In 1929, the annual NAACP conference was held in Cleveland to celebrate the twentieth anniversary of the association. The NAACP had much to celebrate. She had launched a victorious crusade against lynching; won important legal battles; and organized 325 branches. La crise, the official organ of the association, was the first black magazine with a circulation of more than 100,000 copies. Among the NAACP officials in the front row (left to right) is W.E.B. Du Bois, editor of The Crisis; James Weldon Johnson, executive secretary of the NAACP, 1920-1930; Robert Bagnall, Office Manager; Daisy Lampkin, Regional Field Secretary; Walter White, Assistant Secretary, 1918-1929; William Pickens, Field Secretary; and Arthur Spingarn, Chairman of the Legal Affairs Committee. In the conclusion, Warren wrote: «We conclude that in the field of public education, the doctrine of `separate but equal` has no place. Segregated educational institutions are inherently unequal; Segregation in public education is a denial of equal protection of laws. In 1948, President Harry Truman ordered integration into the military, and in 1954, the Supreme Court ruled in Brown v. The Board of Education declared school segregation unconstitutional and ended the era of «separate but equal» education. On May 17, 1954, the U.S. Supreme Court unanimously ruled that segregation in public education was unconstitutional, overturning the doctrine of «separate but equal» that had been in place since 1896 and sparking massive opposition among white Americans committed to racial inequality.
The Supreme Court`s landmark decision in Brown v. The Board of Education grew out of several cases challenging racial segregation in school districts across America filed as part of the NAACP`s Legal Defense Fund`s strategy to ban the practice nationwide. In that case, a black man named Oliver Brown sued the Board of Education in Topeka, Kansas, for refusing to allow his daughter Linda to attend elementary school near her home solely because of her race. When the case went to the U.S. Supreme Court, NAACP attorney Thurgood Marshall argued that segregated schools were harmful and imposed feelings of inferiority on black children. Chief Justice Earl Warren echoed this argument, stating that «in the field of public education, the doctrine of `separate but equal` has no place. Segregated educational institutions are inherently unequal. The decision outraged white segregationists as well as civil rights activists. Throughout the South, where state constitutions and state law required separate schools, whites denounced the decision as a tyrannical exercise of federal power. Many white Southern leaders and their voters implemented a strategy of «massive resistance» to delay desegregation. These groups, made up of elected officials, business leaders, community residents, and parents, have used a range of tactics and weapons against the growing civil rights movement, including bombing and murdering civil rights activists, criminalizing peaceful protests, and using economic intimidation and threats to prevent black participation in civil rights activities. In 1960, only 98 of Arkansas` 104,000 black students attended non-segregated schools, as did 34 out of 302,000 in North Carolina, 169 out of 146,000 in Tennessee, and 103 out of 203,000 in Virginia.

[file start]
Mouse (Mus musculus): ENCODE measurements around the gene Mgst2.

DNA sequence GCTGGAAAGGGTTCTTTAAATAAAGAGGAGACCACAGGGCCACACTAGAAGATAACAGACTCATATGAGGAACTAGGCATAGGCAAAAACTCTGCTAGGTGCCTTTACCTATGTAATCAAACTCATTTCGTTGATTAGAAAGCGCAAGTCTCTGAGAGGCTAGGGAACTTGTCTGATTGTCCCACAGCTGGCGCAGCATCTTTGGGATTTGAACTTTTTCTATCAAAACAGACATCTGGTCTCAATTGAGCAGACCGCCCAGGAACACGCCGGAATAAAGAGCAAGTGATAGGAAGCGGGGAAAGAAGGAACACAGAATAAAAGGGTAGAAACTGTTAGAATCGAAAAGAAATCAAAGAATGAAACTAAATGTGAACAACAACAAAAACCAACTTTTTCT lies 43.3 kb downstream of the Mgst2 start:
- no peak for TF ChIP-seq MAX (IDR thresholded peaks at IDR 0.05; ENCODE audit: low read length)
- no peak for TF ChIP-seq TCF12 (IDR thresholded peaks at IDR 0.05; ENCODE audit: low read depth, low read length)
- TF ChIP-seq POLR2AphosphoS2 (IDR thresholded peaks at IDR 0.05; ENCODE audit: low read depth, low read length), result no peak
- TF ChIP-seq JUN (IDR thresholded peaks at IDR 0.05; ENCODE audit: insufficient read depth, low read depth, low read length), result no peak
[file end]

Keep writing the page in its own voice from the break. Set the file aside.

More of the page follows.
In the five Deep South states, in the fall of 1960, each of the 1.4 million black schoolchildren attended separate schools. At the beginning of the 1964-65 school year, less than 3 percent of African-American children in the South attended school with white students, and in Alabama, Arkansas, Georgia, Mississippi, and South Carolina, that number remained well below 1 percent. The Brown decision marked the beginning of a massive cultural shift in racial dynamics in the United States and also launched an organized mass opposition movement. Most white Americans, especially in the South, supported segregation. To learn more about this change, read the EJI Segregation in America report. In the southern United States, Jim Crow laws and legal racial segregation in public institutions existed from the late 19th century until the 1950s. The civil rights movement was initiated by black Southerners in the 1950s and 60s to break the dominant pattern of segregation. In 1954, in Brown v. Board of Education of Topeka, the U.S.
Supreme Court overturned Plessy v. Ferguson (1896) justifying «separate but equal» institutions.